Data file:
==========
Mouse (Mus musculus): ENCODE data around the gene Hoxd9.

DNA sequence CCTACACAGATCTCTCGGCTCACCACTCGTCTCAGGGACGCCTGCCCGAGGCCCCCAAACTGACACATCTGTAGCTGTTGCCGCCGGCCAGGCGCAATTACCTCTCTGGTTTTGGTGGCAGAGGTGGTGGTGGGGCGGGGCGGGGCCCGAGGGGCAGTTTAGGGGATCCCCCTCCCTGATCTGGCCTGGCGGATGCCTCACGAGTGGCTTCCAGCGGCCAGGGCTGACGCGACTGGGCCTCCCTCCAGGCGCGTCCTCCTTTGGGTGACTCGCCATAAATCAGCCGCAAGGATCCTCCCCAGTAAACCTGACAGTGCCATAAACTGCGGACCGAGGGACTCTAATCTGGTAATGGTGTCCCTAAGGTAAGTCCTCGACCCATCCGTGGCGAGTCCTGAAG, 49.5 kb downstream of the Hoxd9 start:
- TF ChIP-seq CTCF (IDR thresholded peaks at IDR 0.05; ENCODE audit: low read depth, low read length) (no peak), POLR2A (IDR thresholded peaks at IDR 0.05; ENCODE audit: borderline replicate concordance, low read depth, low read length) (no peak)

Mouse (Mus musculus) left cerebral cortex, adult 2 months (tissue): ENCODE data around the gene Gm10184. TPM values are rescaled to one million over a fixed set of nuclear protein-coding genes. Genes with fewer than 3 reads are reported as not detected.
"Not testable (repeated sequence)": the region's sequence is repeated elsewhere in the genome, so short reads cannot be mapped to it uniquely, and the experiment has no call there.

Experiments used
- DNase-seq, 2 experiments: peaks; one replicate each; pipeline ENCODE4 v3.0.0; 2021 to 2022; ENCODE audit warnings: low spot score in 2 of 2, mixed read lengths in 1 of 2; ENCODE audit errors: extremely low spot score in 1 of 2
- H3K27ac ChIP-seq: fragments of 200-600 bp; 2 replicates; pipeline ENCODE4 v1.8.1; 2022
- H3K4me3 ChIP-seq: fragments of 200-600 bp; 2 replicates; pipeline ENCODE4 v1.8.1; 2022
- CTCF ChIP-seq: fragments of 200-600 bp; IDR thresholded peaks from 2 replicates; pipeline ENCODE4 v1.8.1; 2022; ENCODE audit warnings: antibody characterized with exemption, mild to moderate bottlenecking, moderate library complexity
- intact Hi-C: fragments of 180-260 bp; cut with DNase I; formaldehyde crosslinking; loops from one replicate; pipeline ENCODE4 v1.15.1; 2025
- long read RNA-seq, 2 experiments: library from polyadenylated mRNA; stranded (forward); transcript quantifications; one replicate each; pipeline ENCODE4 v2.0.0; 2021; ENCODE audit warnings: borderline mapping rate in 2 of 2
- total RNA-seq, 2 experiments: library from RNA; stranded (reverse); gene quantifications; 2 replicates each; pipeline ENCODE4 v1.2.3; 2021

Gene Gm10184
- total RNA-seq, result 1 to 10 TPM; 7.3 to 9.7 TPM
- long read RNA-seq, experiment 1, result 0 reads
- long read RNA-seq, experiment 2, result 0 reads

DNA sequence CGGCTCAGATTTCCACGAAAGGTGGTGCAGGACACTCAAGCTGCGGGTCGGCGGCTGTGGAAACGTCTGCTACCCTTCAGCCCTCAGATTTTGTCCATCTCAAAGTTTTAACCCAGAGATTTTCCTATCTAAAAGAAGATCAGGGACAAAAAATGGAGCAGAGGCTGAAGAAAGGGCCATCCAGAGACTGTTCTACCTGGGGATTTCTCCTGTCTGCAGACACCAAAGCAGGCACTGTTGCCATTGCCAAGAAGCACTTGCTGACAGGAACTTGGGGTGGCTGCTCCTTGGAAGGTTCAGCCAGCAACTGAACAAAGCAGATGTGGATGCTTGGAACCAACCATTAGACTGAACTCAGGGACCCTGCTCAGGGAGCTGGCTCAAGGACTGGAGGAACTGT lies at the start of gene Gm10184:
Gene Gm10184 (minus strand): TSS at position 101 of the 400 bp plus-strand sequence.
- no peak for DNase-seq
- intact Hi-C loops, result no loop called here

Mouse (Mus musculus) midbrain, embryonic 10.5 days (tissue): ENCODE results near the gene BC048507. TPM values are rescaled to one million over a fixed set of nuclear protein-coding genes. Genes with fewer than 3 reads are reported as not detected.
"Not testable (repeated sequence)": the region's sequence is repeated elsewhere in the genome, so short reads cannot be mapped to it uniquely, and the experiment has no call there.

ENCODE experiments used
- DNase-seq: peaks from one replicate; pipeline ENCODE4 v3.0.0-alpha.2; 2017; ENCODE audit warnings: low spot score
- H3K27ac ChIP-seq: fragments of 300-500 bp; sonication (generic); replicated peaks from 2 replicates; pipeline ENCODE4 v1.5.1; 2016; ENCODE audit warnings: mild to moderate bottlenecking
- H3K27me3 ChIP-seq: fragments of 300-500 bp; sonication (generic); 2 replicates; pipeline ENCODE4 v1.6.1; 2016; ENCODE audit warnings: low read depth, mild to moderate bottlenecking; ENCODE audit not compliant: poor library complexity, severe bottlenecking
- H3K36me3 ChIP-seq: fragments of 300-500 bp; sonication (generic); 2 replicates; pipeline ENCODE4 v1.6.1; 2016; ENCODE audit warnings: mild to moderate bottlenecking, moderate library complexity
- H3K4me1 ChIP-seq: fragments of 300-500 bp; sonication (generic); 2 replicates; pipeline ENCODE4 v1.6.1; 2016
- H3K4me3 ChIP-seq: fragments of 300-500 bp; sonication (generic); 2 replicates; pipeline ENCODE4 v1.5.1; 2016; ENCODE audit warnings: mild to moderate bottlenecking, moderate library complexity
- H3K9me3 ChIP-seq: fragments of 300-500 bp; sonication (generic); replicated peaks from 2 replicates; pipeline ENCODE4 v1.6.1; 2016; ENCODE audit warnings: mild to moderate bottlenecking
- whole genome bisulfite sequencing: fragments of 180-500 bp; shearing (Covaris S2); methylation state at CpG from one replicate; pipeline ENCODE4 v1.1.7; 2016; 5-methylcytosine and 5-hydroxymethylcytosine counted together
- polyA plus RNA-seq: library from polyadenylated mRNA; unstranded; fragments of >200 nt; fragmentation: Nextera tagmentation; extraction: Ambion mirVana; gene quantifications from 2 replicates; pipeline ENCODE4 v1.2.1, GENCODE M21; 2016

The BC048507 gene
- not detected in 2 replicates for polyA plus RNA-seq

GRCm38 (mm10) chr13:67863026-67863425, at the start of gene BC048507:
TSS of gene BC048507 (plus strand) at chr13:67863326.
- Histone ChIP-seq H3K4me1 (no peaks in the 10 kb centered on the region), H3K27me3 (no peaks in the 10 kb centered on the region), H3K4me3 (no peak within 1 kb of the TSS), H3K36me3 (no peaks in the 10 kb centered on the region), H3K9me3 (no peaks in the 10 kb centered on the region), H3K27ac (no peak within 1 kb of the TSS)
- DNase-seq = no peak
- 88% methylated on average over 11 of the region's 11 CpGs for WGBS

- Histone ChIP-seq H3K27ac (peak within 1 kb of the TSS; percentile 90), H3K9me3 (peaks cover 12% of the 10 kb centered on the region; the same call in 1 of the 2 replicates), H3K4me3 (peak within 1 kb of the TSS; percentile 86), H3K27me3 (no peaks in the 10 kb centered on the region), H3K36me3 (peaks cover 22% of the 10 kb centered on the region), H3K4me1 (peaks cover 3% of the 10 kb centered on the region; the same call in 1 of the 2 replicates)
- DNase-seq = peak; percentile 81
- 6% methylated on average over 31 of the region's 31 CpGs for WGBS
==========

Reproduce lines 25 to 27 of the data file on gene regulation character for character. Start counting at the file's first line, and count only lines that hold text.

- DNase-seq: peaks from one replicate; pipeline ENCODE4 v3.0.0-alpha.2; 2017; ENCODE audit warnings: low spot score
- H3K27ac ChIP-seq: fragments of 300-500 bp; sonication (generic); replicated peaks from 2 replicates; pipeline ENCODE4 v1.5.1; 2016; ENCODE audit warnings: mild to moderate bottlenecking
- H3K27me3 ChIP-seq: fragments of 300-500 bp; sonication (generic); 2 replicates; pipeline ENCODE4 v1.6.1; 2016; ENCODE audit warnings: low read depth, mild to moderate bottlenecking; ENCODE audit not compliant: poor library complexity, severe bottlenecking